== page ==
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Where did Summer go?

Can you believe it's August already? Summer is winding down and the kids will be headed back to school soon. Most family vacations will soon be just memories. And I hope that yours are fond memories. I've enjoyed my summer cruising, as I mentioned in my last two articles, as well as spending some time at home enjoying good company and some good wines. I've also spent time planning our next cruise. This time to the Carribean at the end of November. The hot Texas summer will hopefully be a fading memory by then. And who knows, we may even escape a Texas cold front?

We have some friends traveling with us on this next cruise, which always makes for a lot of fun. We will be cruising on the Norwegian Escape, which has The Cellars – A Michael Mondavi Family Wine Bar. I'm thinking that The Cellars might be a good place to do some wine education. I know I've mentioned it before, but cruises are a good place to introduce your palate to some new wines (a.k.a., wine tastings). You can taste as many as you like and not have to worry about driving home.

So, why not join us? If you would like details on the cruise, click here and drop me a note and I will email you the information.

Ever wonder about how long to cellar (age) a particular wine? I can only give general information here, so if you have a question about a specific wine, drop me a note and I will be happy to give you advice. But for now, I'll just speak in general terms.

Most white wines do not need to be cellared, as they are meant to be consumed immediately upon bottling. That does not mean that you can't keep some in stock. I try to rotate my stock about every two years. No, of course not all at once! When I'm in the mood for a white, I will select my oldest one from my chiller and replace it with one of the latest vintage. That way it keeps my stock fresh.

Remember, I said that I'm speaking in general terms. There are always exceptions and there are some white wines you can cellar for awhile without degrading the wine. Those would be some of the whites with a high brix or sugar content. For example most fortified wines like a Sauternes, brandy, port, sherry, or ice wine. Like I said, if you have a specific wine you have a question about, drop me a note.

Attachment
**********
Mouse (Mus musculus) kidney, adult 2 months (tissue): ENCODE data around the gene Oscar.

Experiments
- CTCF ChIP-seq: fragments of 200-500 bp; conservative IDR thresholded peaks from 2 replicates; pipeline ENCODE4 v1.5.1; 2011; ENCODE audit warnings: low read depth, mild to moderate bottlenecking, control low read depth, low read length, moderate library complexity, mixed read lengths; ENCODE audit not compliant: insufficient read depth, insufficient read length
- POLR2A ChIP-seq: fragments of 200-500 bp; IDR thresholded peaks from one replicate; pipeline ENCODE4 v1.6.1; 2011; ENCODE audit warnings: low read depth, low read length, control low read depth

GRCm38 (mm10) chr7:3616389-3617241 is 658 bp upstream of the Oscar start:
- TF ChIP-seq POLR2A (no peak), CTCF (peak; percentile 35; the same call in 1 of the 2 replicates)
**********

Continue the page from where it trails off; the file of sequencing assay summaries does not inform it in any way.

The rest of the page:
Red wines are those that can benefit the most from cellaring. Not that you can't drink reds soon after purchasing. And if you don't have the space or the inkling to age wine, then don't. There is nothing wrong with consuming the wine without aging. It just may not be as smooth or mellow as it would be if it was cellared for awhile.

Why is that you ask? Well, simple answer is that most red wines have tannin, a natural occurring compound and astringent that is found in the skins, seeds, and stems of grapes. And since red wine gets its red color from having the juice in contact with the skins and in some cases the seeds and stems, as well, during fermentation, the tannins are transferred to our wine. Tannin is the compound that gives you a dry mouth feel or pucker. Without getting into a bunch of technical jargon, Tannin is helpful in digesting some foods. Thus, the reason Sommeliers recommend a nice Cabernet Sauvignon to accompany a good steak. Tannins are also a natural antioxidant and the reason we can age red wine.

The decision to cellar a red wine or not is entirely up to the individual and his or her particular taste. If you like your reds with a more rounded or mellow presentation, I recommend that you cellar the wine for 5 to 10 years before consumption. This allows the tannins to soften and lose some of the astringent mouth feel. It also can be beneficial in helping to bring out some of the other characteristics of the wine. As the French might say, aging wine releases the terroir's signature. It does allow the wine to mature and intensify its flavors.

I don't often recommend that you cellar red wines any longer that 20 years. Most of us do not have a wine cave available for us to lay up a bunch of wine. And after a time, wine will start to oxidize even if it has been kept in ideal conditions. Once it has turned to vinegar, the only thing you can do with your $100 bottle of wine is to cook with it.

This month's recommendation is one of the dry white wines that you don't have to cellar and is meant to be consumed upon bottling. It comes to us from the Sonoma Valley of California and a winery founded in 1876. It is a fresh and lively Sauvignon Blanc from Simi Winery. It will pair well with say a grilled chicken salad, seafood dishes in either a creamy or red sauce (not many wines make it work with both sauces), and even some Asian dishes.

So, the next time you're in the mood for a nice refreshing white wine with some citrus notes for under $20 a bottle pick up a Simi Sauvignon Blanc (click on the bottle image bellow for details about the wine). After you've given it a try, drop me a note by clicking here and let me know what you think. I always appreciate getting feedback on my recommendations.

Until next time, Cheers🍷

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